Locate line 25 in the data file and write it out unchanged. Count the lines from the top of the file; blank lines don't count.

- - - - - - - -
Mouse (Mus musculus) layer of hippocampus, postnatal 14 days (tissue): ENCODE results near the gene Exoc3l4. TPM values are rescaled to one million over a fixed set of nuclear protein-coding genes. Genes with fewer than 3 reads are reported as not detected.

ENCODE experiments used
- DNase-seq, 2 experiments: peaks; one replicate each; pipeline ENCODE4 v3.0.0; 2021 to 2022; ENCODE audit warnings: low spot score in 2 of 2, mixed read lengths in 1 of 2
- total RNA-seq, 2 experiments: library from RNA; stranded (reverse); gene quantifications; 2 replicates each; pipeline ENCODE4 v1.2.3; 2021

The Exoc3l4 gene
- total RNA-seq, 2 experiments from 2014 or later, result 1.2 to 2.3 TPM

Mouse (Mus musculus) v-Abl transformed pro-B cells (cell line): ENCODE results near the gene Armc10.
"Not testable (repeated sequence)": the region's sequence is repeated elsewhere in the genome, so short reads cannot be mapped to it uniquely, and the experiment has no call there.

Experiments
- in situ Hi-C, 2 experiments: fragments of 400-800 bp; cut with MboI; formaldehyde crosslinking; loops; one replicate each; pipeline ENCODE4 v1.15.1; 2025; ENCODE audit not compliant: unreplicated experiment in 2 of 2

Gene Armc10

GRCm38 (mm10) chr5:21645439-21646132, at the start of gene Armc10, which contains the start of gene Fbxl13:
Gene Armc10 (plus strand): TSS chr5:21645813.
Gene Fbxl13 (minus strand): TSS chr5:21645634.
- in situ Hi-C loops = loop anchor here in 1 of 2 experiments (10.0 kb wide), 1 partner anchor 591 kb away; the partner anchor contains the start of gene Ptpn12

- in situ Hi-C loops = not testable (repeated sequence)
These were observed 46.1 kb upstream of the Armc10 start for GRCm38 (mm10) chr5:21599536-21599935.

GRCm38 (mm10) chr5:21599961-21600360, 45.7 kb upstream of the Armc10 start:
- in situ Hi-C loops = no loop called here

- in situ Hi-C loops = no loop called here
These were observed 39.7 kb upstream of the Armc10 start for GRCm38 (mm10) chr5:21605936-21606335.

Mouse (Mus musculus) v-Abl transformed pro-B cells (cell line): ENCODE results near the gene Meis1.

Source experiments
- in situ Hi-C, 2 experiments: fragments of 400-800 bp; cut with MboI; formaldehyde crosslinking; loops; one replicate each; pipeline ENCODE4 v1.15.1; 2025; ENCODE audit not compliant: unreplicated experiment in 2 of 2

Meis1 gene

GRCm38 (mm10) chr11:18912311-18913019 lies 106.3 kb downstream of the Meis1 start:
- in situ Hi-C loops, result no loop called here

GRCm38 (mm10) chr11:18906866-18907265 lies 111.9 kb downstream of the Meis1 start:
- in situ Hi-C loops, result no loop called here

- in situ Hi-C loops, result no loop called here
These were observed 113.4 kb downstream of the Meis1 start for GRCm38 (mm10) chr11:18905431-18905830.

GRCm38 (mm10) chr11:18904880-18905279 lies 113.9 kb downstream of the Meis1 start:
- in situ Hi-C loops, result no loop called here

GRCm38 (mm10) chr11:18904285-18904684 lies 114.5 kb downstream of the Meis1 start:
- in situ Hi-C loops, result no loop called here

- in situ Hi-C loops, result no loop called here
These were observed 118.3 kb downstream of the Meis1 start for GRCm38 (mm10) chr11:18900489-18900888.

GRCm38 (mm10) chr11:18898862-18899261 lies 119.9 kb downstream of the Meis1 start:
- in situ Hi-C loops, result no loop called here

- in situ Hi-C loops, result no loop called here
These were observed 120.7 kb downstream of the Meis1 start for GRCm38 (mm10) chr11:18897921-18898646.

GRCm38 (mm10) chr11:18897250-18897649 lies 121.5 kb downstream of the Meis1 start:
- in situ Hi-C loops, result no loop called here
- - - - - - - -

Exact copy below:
Meis1 gene